Alex Neville, surfer and writer, talks surfing and waste, the value of pre-loved boards and the power of researching on the net.
How effective do you think consumers can be in creating positive change through better purchasing decisions?
I think that consumers as a collective can have an immense influence on what is and isn’t produced. It just depends how people decide to use that influence.
The issue is that the consumer needs to be able to make an informed decision, and that has to be done amidst advertising pressures, PR talk and marketing all making noise in the background. It’s a challenge. We’re in a sort of information overload situation at the moment. What we need are better resources that provide reliable and accurate product information, and ideally we need that information at our fingertips.
What issues do you think about when choosing products and services?
I mainly think about sustainability and ethics. Usually, I like to do a lot of research before I buy anything, even if it’s a bit time-consuming.
I like to know if a product was made ethically or not, if it’s of good quality and if it’s reasonable priced.
If it’s a product that I can get second-hand, that’s even better. ‘Pre-loved’ goods are hugely underrated these days. If I’m looking to buy a new surfboard, I’ll always check out the second-hand market first. There are just too many quality used boards out there, many of which were probably sitting in someone’s garage. Quite a few surf stores are now holding ‘board swap’ events in order to take advantage of all those unused second hand boards floating around.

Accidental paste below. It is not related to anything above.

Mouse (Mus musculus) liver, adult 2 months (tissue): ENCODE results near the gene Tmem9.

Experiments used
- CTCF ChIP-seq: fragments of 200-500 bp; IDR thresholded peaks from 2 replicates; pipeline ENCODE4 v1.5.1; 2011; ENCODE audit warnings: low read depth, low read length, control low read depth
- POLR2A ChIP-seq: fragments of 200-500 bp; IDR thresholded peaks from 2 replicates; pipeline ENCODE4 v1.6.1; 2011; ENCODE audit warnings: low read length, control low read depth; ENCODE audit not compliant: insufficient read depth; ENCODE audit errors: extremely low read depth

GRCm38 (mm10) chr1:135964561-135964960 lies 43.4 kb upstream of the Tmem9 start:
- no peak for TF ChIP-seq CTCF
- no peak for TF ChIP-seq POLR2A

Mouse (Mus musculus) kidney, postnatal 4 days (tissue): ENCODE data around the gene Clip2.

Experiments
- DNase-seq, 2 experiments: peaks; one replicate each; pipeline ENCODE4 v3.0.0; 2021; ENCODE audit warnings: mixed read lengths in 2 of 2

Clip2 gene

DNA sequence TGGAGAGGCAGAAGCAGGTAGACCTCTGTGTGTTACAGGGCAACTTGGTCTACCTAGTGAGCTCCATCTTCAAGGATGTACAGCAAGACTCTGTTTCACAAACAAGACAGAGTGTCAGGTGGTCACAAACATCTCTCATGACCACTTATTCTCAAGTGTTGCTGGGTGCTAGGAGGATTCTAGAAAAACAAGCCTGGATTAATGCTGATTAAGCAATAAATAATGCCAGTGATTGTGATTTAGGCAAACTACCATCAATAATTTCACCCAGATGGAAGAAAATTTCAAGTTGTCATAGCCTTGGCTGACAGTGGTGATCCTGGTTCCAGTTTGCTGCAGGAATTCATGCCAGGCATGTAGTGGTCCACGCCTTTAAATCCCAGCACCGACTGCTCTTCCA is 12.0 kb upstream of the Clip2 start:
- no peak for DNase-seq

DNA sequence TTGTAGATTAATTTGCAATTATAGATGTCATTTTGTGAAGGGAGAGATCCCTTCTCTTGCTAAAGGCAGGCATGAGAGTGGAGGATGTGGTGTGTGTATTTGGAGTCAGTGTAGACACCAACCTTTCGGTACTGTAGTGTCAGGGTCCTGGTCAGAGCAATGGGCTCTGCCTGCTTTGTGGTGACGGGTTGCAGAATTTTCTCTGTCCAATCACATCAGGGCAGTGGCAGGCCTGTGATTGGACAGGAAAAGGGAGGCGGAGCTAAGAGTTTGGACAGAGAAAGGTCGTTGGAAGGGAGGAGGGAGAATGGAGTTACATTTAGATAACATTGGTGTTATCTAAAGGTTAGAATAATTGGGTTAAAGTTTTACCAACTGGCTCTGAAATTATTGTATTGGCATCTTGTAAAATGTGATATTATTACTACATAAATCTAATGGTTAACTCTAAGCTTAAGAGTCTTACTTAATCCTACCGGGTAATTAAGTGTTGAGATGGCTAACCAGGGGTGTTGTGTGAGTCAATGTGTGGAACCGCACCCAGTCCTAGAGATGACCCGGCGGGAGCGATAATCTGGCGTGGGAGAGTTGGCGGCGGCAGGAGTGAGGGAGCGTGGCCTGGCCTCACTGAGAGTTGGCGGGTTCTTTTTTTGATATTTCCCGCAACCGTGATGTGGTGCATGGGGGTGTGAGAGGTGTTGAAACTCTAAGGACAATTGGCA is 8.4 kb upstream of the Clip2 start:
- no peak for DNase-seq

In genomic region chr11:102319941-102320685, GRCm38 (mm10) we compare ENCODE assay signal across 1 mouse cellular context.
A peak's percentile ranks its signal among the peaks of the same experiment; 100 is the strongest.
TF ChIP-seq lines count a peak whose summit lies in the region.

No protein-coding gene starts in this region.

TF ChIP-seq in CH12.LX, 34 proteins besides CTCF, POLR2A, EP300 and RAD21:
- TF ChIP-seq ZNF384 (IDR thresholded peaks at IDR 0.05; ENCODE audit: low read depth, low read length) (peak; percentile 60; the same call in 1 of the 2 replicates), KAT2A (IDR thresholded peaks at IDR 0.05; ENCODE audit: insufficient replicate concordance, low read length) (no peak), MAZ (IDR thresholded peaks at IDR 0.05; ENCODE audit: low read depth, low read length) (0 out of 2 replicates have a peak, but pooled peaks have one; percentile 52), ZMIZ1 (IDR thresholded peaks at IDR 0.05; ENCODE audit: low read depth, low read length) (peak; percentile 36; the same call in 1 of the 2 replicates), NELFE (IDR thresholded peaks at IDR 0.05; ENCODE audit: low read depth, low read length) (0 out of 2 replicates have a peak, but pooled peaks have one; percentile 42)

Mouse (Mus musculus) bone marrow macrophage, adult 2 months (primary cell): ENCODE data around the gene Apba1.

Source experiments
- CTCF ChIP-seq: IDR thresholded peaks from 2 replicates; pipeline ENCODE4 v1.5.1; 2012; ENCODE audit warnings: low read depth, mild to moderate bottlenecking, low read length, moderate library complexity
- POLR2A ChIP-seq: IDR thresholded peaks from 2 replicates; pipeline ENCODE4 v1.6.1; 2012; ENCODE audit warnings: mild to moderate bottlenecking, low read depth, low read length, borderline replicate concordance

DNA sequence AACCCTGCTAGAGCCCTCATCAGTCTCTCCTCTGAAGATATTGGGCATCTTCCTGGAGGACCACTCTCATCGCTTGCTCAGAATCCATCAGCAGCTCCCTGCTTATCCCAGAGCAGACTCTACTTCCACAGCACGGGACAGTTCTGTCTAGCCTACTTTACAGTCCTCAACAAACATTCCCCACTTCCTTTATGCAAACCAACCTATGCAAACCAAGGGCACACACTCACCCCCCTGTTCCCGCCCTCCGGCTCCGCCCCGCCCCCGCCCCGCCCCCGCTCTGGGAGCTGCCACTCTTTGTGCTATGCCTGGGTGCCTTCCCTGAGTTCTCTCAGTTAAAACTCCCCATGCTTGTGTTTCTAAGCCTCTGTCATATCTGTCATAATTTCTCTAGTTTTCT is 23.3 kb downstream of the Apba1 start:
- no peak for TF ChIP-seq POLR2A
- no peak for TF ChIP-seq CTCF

The Byron Bay Surf Festival in October hosts a surfboard swap, Sydneysiders can keep their ears out for what has been an annual ‘surfswap’ run by DEUS Ex Machina, and Port Fairy had its inaugural swap in January this year, organised by a local surf school. Surfboard exchange and other sites like Gumtree are really useful too. I sold my second hand board through a free ad placed on Gumtree, for example.
Where do you look for information?
I definitely think that the best products are rarely the ones in front of you on the shelves at the store. The best come through recommendations from friends or other sources whose opinion you trust.
Some of the sites that I have found interesting are 1000 Surfboard Graveyard which looks at surfboards and waste- what do dead surfboards mean for the environment, and how can we avoid contributing surfboard waste to landfill- and ‘buy nothing new in a year’, which has made me think a lot about what I consume and why.
Do you talk to your friends and networks about these consumption choices?
I didn’t used to, but now I’ll post reviews to Facebook or write about them on my blog. I try to only talk about positive experiences; give a good product a bit of extra spruiking if I thought it deserved it. But sometimes you have to review the negative ones as well, otherwise, where’s the company’s incentive to change?
Tell us about a product you can’t live without?
My surfboards (of course) and my laptop. Increasingly, I’ve realised just how indebted I am to having access to the internet. Ninety percent of the things I routinely consume came off recommendations or knowledge I found on the net.
Where would our readers be most likely to find you at 10 am on Saturday morning?
Probably walking up the beach to the carpark, surfed-out and keen for some home-brewed filter coffee which I make at home after every session!